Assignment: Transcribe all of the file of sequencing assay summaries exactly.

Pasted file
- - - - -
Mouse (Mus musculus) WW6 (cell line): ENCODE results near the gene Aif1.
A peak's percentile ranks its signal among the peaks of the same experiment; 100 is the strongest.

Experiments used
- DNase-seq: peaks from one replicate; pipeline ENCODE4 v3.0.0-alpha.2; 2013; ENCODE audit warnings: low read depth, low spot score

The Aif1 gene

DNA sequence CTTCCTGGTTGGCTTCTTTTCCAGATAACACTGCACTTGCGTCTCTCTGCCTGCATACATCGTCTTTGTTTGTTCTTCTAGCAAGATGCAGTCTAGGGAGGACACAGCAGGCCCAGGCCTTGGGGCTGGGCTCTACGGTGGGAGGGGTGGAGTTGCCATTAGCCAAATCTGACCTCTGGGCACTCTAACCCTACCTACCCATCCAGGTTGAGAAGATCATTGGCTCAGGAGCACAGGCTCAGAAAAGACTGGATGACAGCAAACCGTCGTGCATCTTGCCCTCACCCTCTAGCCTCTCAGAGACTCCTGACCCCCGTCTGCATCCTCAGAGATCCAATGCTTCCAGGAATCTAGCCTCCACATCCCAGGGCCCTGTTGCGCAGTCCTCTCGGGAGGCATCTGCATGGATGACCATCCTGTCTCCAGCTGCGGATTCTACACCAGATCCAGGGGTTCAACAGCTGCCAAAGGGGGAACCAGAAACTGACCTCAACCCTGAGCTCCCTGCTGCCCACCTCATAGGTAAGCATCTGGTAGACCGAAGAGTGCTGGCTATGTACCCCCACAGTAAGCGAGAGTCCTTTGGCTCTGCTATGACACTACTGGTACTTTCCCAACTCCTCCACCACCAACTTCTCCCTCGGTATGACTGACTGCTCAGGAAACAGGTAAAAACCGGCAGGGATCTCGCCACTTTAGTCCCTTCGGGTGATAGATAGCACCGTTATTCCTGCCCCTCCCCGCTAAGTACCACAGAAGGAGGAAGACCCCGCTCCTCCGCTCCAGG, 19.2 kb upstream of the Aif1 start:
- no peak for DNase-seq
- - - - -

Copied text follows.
Mouse (Mus musculus) WW6 (cell line): ENCODE results near the gene Aif1.
A peak's percentile ranks its signal among the peaks of the same experiment; 100 is the strongest.

Experiments used
- DNase-seq: peaks from one replicate; pipeline ENCODE4 v3.0.0-alpha.2; 2013; ENCODE audit warnings: low read depth, low spot score

The Aif1 gene

DNA sequence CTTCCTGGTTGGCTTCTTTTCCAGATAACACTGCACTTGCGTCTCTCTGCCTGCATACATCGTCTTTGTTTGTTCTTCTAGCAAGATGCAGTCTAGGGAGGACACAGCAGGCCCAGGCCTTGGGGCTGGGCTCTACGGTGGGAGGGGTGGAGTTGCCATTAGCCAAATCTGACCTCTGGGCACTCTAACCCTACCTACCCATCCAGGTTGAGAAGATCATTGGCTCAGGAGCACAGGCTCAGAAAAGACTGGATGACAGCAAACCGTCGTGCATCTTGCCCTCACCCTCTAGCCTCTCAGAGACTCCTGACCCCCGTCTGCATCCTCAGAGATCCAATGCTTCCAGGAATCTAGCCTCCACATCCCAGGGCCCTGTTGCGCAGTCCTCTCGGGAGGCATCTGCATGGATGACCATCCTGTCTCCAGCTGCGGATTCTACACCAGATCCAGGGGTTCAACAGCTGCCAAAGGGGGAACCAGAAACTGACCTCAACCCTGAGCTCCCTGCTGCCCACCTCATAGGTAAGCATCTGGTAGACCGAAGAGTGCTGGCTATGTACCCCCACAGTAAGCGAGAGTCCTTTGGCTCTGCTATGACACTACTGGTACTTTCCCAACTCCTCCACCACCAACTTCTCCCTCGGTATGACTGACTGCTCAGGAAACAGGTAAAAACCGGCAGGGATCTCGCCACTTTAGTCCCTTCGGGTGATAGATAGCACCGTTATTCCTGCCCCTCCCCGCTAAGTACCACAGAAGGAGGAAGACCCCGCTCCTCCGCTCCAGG, 19.2 kb upstream of the Aif1 start:
- no peak for DNase-seq